In talking on Dan Senor's podcast (also #344 on Sam Harris' 'Making Sense') Douglas Murray, usually an intelligent commentator whether or not you agree with him, made a claim which is at best flawed. He said international opinion does not allow Israel to win its wars.

Now, it seems clear enough that in the particular case of Gaza 'winning' or 'success' would be removing Hamas' military capability, including to fire into Israel. But what does winning mean for Israel in the wider context? Frankly, I doubt that annexation of the West Bank and then a 'Greater Israel' would afford security to the Jews, especially in the long term. If Murray does not mean that, what does he mean? There is very good reason to say a new - and moderate - Palestinian leadership is essential for any settlement, but that sounds like political progress rather than winning a war.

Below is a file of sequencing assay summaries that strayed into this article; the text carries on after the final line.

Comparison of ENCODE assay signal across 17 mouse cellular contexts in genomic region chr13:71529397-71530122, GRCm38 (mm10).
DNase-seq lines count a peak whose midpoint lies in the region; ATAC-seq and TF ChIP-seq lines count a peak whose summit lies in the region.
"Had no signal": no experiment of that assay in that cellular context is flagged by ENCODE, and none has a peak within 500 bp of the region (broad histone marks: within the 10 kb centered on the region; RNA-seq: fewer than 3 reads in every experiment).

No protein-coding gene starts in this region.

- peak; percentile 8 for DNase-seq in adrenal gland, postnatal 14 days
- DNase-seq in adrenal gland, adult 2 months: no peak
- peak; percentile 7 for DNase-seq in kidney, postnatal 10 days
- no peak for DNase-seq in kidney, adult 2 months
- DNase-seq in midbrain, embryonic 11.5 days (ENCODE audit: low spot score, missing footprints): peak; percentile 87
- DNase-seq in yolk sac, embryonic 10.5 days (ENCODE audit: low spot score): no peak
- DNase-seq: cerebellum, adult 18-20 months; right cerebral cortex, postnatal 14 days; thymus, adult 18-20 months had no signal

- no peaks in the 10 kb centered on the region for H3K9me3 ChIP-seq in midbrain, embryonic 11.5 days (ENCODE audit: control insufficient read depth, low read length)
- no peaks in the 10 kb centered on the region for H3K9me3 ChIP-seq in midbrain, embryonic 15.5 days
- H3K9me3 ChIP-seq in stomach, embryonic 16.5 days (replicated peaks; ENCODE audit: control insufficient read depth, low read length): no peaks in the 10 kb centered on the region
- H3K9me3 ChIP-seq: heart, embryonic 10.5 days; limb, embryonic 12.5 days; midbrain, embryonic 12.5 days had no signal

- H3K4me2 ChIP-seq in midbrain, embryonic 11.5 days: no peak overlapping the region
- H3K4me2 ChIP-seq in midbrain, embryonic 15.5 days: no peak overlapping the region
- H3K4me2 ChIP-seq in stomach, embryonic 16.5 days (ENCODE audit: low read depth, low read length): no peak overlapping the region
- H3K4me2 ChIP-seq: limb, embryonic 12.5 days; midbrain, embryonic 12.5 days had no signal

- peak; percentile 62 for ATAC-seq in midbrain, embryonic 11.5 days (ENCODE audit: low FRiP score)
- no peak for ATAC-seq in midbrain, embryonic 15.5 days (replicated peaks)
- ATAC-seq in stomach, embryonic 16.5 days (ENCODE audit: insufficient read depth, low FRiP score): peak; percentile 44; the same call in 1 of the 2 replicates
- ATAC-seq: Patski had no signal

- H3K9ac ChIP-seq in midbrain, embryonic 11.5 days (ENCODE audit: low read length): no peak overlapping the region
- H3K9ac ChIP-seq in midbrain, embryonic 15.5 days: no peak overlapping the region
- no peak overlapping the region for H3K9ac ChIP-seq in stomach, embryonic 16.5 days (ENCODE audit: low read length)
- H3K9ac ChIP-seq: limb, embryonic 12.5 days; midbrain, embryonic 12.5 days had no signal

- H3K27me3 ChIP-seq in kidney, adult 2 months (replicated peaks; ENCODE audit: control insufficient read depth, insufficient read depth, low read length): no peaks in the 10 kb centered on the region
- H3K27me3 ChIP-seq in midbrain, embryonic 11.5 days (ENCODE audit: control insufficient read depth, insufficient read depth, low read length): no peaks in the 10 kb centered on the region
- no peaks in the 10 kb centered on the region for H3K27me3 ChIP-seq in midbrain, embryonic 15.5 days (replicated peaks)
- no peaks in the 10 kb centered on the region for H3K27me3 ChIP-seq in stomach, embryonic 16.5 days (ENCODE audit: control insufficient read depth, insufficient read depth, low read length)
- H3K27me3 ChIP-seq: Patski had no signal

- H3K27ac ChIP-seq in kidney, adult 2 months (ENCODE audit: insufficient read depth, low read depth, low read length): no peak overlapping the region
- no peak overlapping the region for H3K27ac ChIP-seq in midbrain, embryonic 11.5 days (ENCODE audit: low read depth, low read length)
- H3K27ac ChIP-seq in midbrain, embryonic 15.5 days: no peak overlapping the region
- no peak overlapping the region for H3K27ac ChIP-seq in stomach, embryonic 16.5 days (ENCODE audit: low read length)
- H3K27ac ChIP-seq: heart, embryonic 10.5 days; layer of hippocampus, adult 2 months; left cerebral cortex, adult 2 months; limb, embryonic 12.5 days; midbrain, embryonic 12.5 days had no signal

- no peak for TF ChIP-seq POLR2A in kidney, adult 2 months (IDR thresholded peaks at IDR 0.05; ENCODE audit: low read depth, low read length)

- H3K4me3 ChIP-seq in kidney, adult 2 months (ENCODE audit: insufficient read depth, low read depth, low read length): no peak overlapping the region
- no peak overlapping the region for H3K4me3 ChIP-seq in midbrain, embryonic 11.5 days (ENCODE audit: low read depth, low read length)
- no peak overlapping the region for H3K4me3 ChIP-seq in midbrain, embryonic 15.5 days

A further point in general. If I understood Murray correctly, he was assuming wars necessarily mean a clear winner and loser. That is not always the case; the Thirty Years War in the 17th century and the Korean War of 1950-3 ended by solidifying separate regional powers with neither winning over the other. 

Murray is on stronger ground when he condemns the Western intelligentsia - or marchers chanting 'from the river to the sea'. In any case, the prospects for 2024 suggest a common political theme between Ukraine and Gaza. That of European and Middle Eastern states deciding more for themselves and leaving (potentially isolationist) Americans in the background. 

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